Jefferson City Landmarks
Only two owners have lived in the Classic English Tudor-style home at 1005 Adams Street.
Over coffee and poached eggs on English muffins, Bill Plassmeyer visits with his friends, whom he has been meeting at The Towne Grill for decades.
When the Sisters of St. Mary came with the charge of establishing a hospital in Jefferson City, they brought with them the legacy of grace and affection of caring for the poor and sick.
More than 100 years old, Villa Panorama went through a number of incarnations before Michael and Carolyn Mills revived its elegance
One mansion overlooking the city has been a German immigrant’s symbol of prominence, a rectory, an emergency hospital, a bed and breakfast, a restaurant and a beloved home for entertaining.
Its iconic steeple is captured in almost every painting or photo taken of the Capitolscape.
The blue clapboard and limestone home at 105 Jackson St. has felt the blood of wounded soldiers — Confederate and Union — drip on its floors when it was used as a hospital. The home has heard the cries of mothers and wives who lost loved ones in the War Between the States — or their bold refutes to those reports. And the home has seen a wedding of a president’s kin in the city named after him. If only the home — one of the oldest remaining in town — could relate the tales of a loyal, well-thought-of pioneer family from Jefferson City’s early history.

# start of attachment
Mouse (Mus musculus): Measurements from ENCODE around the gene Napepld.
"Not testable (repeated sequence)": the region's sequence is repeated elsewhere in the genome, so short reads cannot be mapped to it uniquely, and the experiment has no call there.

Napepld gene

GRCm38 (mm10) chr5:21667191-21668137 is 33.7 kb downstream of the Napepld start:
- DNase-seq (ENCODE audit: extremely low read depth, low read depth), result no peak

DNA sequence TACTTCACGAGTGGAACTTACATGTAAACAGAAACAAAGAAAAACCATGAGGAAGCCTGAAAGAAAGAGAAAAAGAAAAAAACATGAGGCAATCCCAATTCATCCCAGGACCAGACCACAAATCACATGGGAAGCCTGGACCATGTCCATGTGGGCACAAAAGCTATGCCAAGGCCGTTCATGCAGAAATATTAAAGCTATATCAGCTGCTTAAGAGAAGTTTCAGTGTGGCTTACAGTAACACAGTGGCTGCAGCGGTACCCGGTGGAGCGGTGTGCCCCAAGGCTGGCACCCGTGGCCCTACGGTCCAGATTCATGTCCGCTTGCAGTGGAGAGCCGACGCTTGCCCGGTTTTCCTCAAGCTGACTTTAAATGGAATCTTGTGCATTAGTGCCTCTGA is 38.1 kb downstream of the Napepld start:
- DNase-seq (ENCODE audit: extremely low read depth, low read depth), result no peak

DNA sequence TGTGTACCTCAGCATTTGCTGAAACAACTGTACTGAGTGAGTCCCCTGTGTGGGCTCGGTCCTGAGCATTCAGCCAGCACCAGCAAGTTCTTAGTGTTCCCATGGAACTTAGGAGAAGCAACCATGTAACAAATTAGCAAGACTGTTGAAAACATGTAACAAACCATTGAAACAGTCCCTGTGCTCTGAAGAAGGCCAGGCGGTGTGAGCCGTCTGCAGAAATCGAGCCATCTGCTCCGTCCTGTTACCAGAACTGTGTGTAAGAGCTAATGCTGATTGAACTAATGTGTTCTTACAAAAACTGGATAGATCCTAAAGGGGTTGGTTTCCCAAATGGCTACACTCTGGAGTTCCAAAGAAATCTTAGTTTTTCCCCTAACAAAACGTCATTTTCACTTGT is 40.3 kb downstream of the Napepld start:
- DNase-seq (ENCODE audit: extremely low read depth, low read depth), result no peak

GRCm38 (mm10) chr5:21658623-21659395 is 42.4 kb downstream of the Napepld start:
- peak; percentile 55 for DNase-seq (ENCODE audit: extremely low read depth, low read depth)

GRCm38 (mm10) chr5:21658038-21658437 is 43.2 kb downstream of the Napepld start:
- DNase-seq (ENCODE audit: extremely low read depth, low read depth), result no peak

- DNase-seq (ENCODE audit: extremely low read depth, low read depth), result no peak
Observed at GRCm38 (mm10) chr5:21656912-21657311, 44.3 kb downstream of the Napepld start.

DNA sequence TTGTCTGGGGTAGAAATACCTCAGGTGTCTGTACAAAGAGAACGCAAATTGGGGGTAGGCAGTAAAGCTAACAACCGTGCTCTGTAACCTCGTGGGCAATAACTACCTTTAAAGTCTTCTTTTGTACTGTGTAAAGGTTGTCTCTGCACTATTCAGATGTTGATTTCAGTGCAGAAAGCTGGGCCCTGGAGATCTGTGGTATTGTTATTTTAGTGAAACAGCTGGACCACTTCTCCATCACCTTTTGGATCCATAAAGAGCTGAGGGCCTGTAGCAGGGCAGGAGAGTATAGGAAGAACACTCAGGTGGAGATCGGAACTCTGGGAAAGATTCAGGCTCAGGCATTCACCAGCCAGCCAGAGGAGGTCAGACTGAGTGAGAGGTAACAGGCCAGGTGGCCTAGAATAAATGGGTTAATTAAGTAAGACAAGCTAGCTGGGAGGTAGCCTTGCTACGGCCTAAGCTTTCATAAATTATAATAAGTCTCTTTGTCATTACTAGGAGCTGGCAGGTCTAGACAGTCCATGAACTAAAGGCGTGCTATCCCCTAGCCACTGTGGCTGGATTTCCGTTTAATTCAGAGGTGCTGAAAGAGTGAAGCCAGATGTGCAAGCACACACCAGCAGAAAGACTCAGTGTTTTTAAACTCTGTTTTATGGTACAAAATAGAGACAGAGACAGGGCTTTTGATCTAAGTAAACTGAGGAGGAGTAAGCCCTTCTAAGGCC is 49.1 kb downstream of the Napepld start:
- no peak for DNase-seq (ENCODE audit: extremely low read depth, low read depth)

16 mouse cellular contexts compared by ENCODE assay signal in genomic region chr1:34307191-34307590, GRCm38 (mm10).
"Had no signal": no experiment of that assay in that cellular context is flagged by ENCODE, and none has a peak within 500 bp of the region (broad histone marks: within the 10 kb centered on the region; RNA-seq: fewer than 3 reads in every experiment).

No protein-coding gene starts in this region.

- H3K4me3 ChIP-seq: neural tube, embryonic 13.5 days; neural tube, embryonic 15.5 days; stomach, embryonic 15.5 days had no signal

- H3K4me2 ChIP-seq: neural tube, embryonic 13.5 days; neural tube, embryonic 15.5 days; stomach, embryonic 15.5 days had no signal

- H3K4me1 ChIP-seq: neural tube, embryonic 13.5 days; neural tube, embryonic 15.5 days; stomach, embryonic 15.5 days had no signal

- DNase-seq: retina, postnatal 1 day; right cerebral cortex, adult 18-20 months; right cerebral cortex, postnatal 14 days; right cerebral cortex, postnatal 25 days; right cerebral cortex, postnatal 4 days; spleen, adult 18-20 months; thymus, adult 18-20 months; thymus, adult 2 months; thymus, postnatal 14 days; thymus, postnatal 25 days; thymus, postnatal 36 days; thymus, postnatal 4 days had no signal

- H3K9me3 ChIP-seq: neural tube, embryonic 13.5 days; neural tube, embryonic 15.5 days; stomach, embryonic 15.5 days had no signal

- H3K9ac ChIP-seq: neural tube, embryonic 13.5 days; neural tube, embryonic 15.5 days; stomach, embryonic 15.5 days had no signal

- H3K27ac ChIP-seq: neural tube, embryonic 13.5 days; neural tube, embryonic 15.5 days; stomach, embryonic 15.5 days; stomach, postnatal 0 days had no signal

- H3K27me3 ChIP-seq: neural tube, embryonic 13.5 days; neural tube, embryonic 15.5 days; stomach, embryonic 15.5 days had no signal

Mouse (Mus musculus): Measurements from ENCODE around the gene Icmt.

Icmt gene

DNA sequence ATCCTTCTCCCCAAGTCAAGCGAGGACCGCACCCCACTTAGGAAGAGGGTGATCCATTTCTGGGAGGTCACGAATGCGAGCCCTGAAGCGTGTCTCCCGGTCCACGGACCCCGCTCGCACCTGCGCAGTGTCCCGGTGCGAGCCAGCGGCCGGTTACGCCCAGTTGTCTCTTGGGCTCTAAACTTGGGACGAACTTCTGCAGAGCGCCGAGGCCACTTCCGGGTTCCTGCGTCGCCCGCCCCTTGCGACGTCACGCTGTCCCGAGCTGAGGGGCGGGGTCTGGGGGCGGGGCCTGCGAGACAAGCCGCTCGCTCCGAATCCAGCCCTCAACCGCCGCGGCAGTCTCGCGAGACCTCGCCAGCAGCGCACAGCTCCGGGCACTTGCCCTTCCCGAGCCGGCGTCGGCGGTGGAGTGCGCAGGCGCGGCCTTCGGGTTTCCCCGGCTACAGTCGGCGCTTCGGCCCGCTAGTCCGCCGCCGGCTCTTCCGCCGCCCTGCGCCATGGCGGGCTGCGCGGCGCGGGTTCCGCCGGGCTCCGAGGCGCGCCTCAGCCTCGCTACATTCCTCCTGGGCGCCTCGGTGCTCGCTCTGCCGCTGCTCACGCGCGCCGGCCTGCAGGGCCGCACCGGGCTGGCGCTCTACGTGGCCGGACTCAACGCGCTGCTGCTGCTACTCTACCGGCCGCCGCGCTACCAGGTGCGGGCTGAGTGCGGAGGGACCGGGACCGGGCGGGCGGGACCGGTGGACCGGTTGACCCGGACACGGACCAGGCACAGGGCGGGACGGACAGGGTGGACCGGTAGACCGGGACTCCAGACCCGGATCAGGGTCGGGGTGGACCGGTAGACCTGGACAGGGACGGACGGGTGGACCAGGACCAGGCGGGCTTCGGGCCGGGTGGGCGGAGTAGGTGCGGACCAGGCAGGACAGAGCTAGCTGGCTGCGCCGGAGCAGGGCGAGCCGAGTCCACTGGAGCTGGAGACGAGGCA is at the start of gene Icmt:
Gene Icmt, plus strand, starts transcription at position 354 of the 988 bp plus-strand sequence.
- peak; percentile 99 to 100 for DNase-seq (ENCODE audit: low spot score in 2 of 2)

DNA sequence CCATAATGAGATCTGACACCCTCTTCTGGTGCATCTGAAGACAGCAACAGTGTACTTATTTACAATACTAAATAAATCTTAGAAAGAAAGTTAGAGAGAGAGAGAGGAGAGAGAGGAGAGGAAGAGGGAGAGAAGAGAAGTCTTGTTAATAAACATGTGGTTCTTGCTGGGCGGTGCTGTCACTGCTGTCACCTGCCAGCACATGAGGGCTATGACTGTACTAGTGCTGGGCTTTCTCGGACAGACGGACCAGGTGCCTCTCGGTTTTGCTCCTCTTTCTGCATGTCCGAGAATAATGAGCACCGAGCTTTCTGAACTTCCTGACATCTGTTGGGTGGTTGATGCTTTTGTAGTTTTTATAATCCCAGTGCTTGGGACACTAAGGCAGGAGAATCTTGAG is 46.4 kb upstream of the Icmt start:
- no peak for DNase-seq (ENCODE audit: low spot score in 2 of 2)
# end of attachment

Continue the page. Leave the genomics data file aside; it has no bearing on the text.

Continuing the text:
The opulent interior and distinguished exterior were a testament to the pride Jefferson City felt when Andrew Carnegie agreed in 1900 to financially support the building of a permanent free, public library.
History and tradition have been a mainstay at 224 W. Elm St. and for the Schroeder family, because of adaptability and modifications to keep up with the times.
Hidden behind mature shade trees, the unique architecture of 210 Lafayette St. might go unnoticed to the hurried commuter or occasional visitor.
This two-story brick building serves up a legacy of food from its cornfield beginnings as Buerhle’s Grocery through decades as Bob’s Market to its current incarnation as Angelina’s Cafe
Neighborly talk and homespun wisdom poured over the meat counter at Bob’s Market in the mid-1970s when Marvin Jones moved into a 600 block Boonville Road home with his family from Georgia.
Before rehabilitating Capitol Avenue really took hold, Jim and Betty Weber took advantage of their 20-something energy and bought 611 E. Capitol Ave. as a fixer-upper.
The Methodist presence has long stood on Capitol Avenue.